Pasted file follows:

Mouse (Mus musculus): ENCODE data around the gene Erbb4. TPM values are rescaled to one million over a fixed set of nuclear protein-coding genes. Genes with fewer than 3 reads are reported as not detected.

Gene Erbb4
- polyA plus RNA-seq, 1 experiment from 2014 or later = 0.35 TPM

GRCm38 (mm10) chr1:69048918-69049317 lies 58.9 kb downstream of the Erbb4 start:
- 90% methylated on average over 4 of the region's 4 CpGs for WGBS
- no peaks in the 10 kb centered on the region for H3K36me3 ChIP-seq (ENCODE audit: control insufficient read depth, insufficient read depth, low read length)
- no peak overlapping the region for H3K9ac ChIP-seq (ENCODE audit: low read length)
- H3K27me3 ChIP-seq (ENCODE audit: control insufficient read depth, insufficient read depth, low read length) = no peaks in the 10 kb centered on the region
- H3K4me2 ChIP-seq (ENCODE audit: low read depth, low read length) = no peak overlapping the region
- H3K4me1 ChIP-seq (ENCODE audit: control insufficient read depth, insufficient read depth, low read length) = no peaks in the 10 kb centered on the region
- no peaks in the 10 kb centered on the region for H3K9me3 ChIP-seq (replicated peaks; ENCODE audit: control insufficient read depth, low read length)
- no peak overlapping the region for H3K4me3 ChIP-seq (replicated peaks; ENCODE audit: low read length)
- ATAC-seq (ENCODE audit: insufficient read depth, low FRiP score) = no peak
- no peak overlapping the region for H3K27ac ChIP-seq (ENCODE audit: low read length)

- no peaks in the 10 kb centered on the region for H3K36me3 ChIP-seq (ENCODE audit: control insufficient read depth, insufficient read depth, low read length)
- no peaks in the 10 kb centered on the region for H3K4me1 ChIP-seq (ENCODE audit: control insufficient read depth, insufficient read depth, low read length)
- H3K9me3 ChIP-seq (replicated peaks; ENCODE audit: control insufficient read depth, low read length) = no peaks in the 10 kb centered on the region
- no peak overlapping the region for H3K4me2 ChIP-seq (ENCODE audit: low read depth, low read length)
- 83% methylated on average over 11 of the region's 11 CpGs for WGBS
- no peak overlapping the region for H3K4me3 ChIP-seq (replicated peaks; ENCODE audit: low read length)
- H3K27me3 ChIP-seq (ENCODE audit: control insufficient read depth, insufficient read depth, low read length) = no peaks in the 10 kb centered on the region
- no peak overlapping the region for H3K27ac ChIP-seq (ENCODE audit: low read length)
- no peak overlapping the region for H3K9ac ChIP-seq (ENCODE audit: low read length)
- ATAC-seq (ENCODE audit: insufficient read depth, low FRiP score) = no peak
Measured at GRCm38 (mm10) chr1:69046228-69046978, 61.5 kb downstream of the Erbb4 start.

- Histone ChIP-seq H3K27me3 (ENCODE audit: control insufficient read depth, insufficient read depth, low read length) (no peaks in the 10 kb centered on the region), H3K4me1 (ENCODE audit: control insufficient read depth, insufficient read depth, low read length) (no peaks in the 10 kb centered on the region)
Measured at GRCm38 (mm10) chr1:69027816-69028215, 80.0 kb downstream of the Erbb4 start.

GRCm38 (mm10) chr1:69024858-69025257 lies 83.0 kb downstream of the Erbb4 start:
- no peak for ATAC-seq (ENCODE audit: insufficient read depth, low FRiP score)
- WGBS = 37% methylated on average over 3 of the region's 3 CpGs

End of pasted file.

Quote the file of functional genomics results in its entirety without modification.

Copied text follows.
Mouse (Mus musculus): ENCODE data around the gene Erbb4. TPM values are rescaled to one million over a fixed set of nuclear protein-coding genes. Genes with fewer than 3 reads are reported as not detected.

Gene Erbb4
- polyA plus RNA-seq, 1 experiment from 2014 or later = 0.35 TPM

GRCm38 (mm10) chr1:69048918-69049317 lies 58.9 kb downstream of the Erbb4 start:
- 90% methylated on average over 4 of the region's 4 CpGs for WGBS
- no peaks in the 10 kb centered on the region for H3K36me3 ChIP-seq (ENCODE audit: control insufficient read depth, insufficient read depth, low read length)
- no peak overlapping the region for H3K9ac ChIP-seq (ENCODE audit: low read length)
- H3K27me3 ChIP-seq (ENCODE audit: control insufficient read depth, insufficient read depth, low read length) = no peaks in the 10 kb centered on the region
- H3K4me2 ChIP-seq (ENCODE audit: low read depth, low read length) = no peak overlapping the region
- H3K4me1 ChIP-seq (ENCODE audit: control insufficient read depth, insufficient read depth, low read length) = no peaks in the 10 kb centered on the region
- no peaks in the 10 kb centered on the region for H3K9me3 ChIP-seq (replicated peaks; ENCODE audit: control insufficient read depth, low read length)
- no peak overlapping the region for H3K4me3 ChIP-seq (replicated peaks; ENCODE audit: low read length)
- ATAC-seq (ENCODE audit: insufficient read depth, low FRiP score) = no peak
- no peak overlapping the region for H3K27ac ChIP-seq (ENCODE audit: low read length)

- no peaks in the 10 kb centered on the region for H3K36me3 ChIP-seq (ENCODE audit: control insufficient read depth, insufficient read depth, low read length)
- no peaks in the 10 kb centered on the region for H3K4me1 ChIP-seq (ENCODE audit: control insufficient read depth, insufficient read depth, low read length)
- H3K9me3 ChIP-seq (replicated peaks; ENCODE audit: control insufficient read depth, low read length) = no peaks in the 10 kb centered on the region
- no peak overlapping the region for H3K4me2 ChIP-seq (ENCODE audit: low read depth, low read length)
- 83% methylated on average over 11 of the region's 11 CpGs for WGBS
- no peak overlapping the region for H3K4me3 ChIP-seq (replicated peaks; ENCODE audit: low read length)
- H3K27me3 ChIP-seq (ENCODE audit: control insufficient read depth, insufficient read depth, low read length) = no peaks in the 10 kb centered on the region
- no peak overlapping the region for H3K27ac ChIP-seq (ENCODE audit: low read length)
- no peak overlapping the region for H3K9ac ChIP-seq (ENCODE audit: low read length)
- ATAC-seq (ENCODE audit: insufficient read depth, low FRiP score) = no peak
Measured at GRCm38 (mm10) chr1:69046228-69046978, 61.5 kb downstream of the Erbb4 start.

- Histone ChIP-seq H3K27me3 (ENCODE audit: control insufficient read depth, insufficient read depth, low read length) (no peaks in the 10 kb centered on the region), H3K4me1 (ENCODE audit: control insufficient read depth, insufficient read depth, low read length) (no peaks in the 10 kb centered on the region)
Measured at GRCm38 (mm10) chr1:69027816-69028215, 80.0 kb downstream of the Erbb4 start.

GRCm38 (mm10) chr1:69024858-69025257 lies 83.0 kb downstream of the Erbb4 start:
- no peak for ATAC-seq (ENCODE audit: insufficient read depth, low FRiP score)
- WGBS = 37% methylated on average over 3 of the region's 3 CpGs